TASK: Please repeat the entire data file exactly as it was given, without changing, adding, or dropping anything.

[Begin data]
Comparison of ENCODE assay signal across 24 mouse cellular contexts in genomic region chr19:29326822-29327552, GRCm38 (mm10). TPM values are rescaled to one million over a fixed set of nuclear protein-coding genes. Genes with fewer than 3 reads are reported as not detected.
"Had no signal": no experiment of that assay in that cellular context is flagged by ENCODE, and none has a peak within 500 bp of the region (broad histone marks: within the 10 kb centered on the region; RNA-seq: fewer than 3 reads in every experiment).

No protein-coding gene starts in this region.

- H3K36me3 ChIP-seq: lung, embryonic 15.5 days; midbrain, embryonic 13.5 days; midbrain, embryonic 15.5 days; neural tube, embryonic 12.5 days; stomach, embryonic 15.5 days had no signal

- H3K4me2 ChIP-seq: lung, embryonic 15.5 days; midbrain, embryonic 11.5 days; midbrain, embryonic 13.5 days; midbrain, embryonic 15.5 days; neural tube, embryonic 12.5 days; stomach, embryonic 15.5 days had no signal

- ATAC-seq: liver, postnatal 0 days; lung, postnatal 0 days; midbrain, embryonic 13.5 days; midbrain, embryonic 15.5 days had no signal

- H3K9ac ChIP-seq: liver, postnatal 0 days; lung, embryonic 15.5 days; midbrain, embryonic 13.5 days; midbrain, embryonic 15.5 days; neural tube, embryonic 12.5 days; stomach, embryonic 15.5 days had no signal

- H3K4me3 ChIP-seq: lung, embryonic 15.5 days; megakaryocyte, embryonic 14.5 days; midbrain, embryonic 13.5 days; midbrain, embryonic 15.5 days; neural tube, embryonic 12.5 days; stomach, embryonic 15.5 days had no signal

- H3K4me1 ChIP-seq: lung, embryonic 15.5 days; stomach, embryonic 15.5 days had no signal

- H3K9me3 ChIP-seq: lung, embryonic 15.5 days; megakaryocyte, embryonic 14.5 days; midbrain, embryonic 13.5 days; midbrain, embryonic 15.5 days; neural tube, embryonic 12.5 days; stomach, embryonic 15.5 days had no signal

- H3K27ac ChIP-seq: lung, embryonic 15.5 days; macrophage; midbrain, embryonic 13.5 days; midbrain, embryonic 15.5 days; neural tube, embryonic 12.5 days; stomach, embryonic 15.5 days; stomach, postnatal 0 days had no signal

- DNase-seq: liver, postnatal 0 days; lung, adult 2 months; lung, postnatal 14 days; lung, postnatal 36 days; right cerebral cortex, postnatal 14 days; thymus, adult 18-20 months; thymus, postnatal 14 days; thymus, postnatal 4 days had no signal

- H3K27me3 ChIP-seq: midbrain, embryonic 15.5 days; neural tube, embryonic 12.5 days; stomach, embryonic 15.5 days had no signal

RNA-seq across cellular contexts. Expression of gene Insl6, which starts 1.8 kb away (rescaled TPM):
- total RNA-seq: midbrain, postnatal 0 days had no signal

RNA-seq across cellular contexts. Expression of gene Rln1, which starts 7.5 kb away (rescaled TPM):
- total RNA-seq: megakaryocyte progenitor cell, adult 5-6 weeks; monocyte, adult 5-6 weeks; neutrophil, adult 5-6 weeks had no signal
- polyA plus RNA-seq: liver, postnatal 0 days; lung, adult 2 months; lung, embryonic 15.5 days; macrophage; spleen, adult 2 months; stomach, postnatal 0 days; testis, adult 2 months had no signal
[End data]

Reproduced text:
Comparison of ENCODE assay signal across 24 mouse cellular contexts in genomic region chr19:29326822-29327552, GRCm38 (mm10). TPM values are rescaled to one million over a fixed set of nuclear protein-coding genes. Genes with fewer than 3 reads are reported as not detected.
"Had no signal": no experiment of that assay in that cellular context is flagged by ENCODE, and none has a peak within 500 bp of the region (broad histone marks: within the 10 kb centered on the region; RNA-seq: fewer than 3 reads in every experiment).

No protein-coding gene starts in this region.

- H3K36me3 ChIP-seq: lung, embryonic 15.5 days; midbrain, embryonic 13.5 days; midbrain, embryonic 15.5 days; neural tube, embryonic 12.5 days; stomach, embryonic 15.5 days had no signal

- H3K4me2 ChIP-seq: lung, embryonic 15.5 days; midbrain, embryonic 11.5 days; midbrain, embryonic 13.5 days; midbrain, embryonic 15.5 days; neural tube, embryonic 12.5 days; stomach, embryonic 15.5 days had no signal

- ATAC-seq: liver, postnatal 0 days; lung, postnatal 0 days; midbrain, embryonic 13.5 days; midbrain, embryonic 15.5 days had no signal

- H3K9ac ChIP-seq: liver, postnatal 0 days; lung, embryonic 15.5 days; midbrain, embryonic 13.5 days; midbrain, embryonic 15.5 days; neural tube, embryonic 12.5 days; stomach, embryonic 15.5 days had no signal

- H3K4me3 ChIP-seq: lung, embryonic 15.5 days; megakaryocyte, embryonic 14.5 days; midbrain, embryonic 13.5 days; midbrain, embryonic 15.5 days; neural tube, embryonic 12.5 days; stomach, embryonic 15.5 days had no signal

- H3K4me1 ChIP-seq: lung, embryonic 15.5 days; stomach, embryonic 15.5 days had no signal

- H3K9me3 ChIP-seq: lung, embryonic 15.5 days; megakaryocyte, embryonic 14.5 days; midbrain, embryonic 13.5 days; midbrain, embryonic 15.5 days; neural tube, embryonic 12.5 days; stomach, embryonic 15.5 days had no signal

- H3K27ac ChIP-seq: lung, embryonic 15.5 days; macrophage; midbrain, embryonic 13.5 days; midbrain, embryonic 15.5 days; neural tube, embryonic 12.5 days; stomach, embryonic 15.5 days; stomach, postnatal 0 days had no signal

- DNase-seq: liver, postnatal 0 days; lung, adult 2 months; lung, postnatal 14 days; lung, postnatal 36 days; right cerebral cortex, postnatal 14 days; thymus, adult 18-20 months; thymus, postnatal 14 days; thymus, postnatal 4 days had no signal

- H3K27me3 ChIP-seq: midbrain, embryonic 15.5 days; neural tube, embryonic 12.5 days; stomach, embryonic 15.5 days had no signal

RNA-seq across cellular contexts. Expression of gene Insl6, which starts 1.8 kb away (rescaled TPM):
- total RNA-seq: midbrain, postnatal 0 days had no signal

RNA-seq across cellular contexts. Expression of gene Rln1, which starts 7.5 kb away (rescaled TPM):
- total RNA-seq: megakaryocyte progenitor cell, adult 5-6 weeks; monocyte, adult 5-6 weeks; neutrophil, adult 5-6 weeks had no signal
- polyA plus RNA-seq: liver, postnatal 0 days; lung, adult 2 months; lung, embryonic 15.5 days; macrophage; spleen, adult 2 months; stomach, postnatal 0 days; testis, adult 2 months had no signal